THE GODFATHER (Nature) - He is big - 4 meters tall and over 4 tons in weight, he is the "Godfather." I have visualized this scene many times. I have checked and rechecked my equipment and decided upon the camera and lens combination. I now relax and control my breathing as they come into view. The next ten minutes are bliss of forgetfulness as I zone in to the task at hand; only one moment stands out. He stands still before me in all his magnificence, raising his trunk filled with the red Kalahari dust. In one fluid movement he sprays his forehead and for one brief moment he is covered in the magic of dust and light. (Photo and caption by Peter Delaney/National Geographic Photo Contest)

Guardians of the Forest: Deep in the Colombian Amazon, Yucuna indians stand dressed in traditional tribal attire for the Baile del Muñeco, or puppet dance, a celebration of the abundance of the Chontaduro fruit. While traditional indigenous customs are fast being lost throughout the Amazon jungle, here, far down the Caqueta river and few miles from the Brazilian border, traditions are still very much intact. The costumes are still made entirely from natural materials, predominantly tree bark, during this three day festival.(© Piers Calvert/National Geographic Photo Contest)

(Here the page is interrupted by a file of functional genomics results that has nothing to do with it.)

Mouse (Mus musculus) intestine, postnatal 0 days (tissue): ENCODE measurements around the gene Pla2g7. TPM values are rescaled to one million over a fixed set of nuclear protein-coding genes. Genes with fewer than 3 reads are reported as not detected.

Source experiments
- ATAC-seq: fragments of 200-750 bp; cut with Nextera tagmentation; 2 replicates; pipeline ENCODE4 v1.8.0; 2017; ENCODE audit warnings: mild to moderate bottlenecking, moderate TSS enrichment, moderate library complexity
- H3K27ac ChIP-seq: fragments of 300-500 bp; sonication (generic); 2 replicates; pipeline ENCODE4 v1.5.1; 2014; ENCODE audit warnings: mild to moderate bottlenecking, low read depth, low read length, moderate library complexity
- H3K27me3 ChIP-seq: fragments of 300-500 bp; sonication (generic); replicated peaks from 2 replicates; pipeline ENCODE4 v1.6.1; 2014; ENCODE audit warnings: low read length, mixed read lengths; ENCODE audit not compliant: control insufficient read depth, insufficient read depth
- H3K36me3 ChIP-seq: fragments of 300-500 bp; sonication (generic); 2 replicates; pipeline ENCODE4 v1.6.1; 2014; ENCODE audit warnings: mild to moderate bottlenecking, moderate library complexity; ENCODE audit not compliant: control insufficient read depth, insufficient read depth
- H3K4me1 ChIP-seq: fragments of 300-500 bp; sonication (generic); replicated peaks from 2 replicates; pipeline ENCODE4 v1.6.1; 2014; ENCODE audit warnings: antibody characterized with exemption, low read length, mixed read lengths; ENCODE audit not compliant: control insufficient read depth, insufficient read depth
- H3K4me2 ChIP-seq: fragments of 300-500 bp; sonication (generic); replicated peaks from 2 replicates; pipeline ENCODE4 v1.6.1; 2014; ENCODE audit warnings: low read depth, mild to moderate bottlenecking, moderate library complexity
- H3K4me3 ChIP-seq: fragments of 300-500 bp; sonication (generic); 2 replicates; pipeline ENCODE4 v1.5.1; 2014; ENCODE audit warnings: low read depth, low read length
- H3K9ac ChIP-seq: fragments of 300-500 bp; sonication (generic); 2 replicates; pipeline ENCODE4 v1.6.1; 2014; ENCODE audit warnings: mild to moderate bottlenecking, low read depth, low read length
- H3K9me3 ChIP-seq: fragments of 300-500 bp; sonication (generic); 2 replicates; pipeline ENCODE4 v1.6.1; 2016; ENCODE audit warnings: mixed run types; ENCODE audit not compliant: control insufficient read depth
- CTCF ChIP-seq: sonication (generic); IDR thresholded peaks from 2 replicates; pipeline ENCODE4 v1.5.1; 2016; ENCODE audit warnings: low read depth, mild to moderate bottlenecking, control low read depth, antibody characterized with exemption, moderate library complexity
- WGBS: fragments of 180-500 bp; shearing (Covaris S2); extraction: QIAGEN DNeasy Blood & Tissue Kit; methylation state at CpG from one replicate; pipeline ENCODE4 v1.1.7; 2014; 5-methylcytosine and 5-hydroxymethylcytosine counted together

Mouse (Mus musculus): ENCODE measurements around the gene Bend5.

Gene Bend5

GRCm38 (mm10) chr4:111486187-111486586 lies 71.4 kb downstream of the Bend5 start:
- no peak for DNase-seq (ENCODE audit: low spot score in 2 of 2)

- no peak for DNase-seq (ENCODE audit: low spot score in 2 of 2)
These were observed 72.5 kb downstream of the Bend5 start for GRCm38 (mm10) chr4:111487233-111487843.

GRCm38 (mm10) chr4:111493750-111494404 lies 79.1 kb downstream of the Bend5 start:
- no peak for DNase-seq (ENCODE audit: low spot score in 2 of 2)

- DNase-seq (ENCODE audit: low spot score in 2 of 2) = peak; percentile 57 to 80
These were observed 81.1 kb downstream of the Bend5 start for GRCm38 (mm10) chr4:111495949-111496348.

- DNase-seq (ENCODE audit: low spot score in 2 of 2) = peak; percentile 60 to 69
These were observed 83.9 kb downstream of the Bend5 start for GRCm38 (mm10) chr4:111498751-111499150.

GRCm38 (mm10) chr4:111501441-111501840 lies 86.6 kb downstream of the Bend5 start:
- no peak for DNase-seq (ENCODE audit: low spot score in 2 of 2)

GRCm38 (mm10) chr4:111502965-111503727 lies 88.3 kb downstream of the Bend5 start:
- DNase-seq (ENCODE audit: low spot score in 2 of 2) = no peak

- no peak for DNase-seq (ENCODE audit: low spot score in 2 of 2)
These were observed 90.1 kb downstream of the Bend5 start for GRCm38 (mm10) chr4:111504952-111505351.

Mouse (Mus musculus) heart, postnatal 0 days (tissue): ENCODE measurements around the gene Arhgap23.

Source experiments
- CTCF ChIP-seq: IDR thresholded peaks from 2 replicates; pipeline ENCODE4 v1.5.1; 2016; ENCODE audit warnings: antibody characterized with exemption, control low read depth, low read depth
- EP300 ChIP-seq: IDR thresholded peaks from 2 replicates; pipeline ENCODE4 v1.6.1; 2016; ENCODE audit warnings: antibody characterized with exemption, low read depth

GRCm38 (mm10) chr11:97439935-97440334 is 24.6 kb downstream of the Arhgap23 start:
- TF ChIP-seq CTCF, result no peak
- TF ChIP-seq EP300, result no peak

Charging Black Drongo: The Black Drongo selects a good perch near a water body, and takes off when an insect is sighted on the surface, skimming across the water and back to its perch. I spent almost 10 days (1 hr daily morning -- sitting quietly and motionless) and on October 25, 2012, this was clicked. I was lucky to get this just before any skimming action started. I like the concentration level in its eyes, wing position and wide open mouth ready to catch the insect by surprise, and the same action in reflection.(© Vinayak Parmar/National Geographic Photo Contest)

Red Land: Sunset Cloud Village is one of the most picturesque places in Red Land, China. As its name indicates, it's best to see before sunset. The reddish brown soil turns redder after rainfall and after farmers plow the land.(© Peng Jiang/National Geographic Photo Contest)

Silence Voice: Sunset time, a peaceful burnt woods just surround you quietly. Together with your heart beating, you can feel the smooth breeze and hear the sounds of emerging exuberance underneath. The perfect ending is in the endless. The picture was taken in Yellowstone National Park. Turning themselves into such strong remainders, the woods have given hopes to their next generation through a wildfire. (© Chaoying Zhao/National Geographic Photo Contest)

Lucky Bay: Beautiful Lucky Bay in Esperance, Western Australia, is home to many kangaroos. Not only is the turquoise water and white sand a sight to see but at sunset the kangaroos bounce their way across the sand looking for dinner.(© Mandy Wilson/National Geographic Photo Contest)

One of the most spectacular photography contests is the National Geographic Photography Contest which is currently accepting submissions from all over the world. source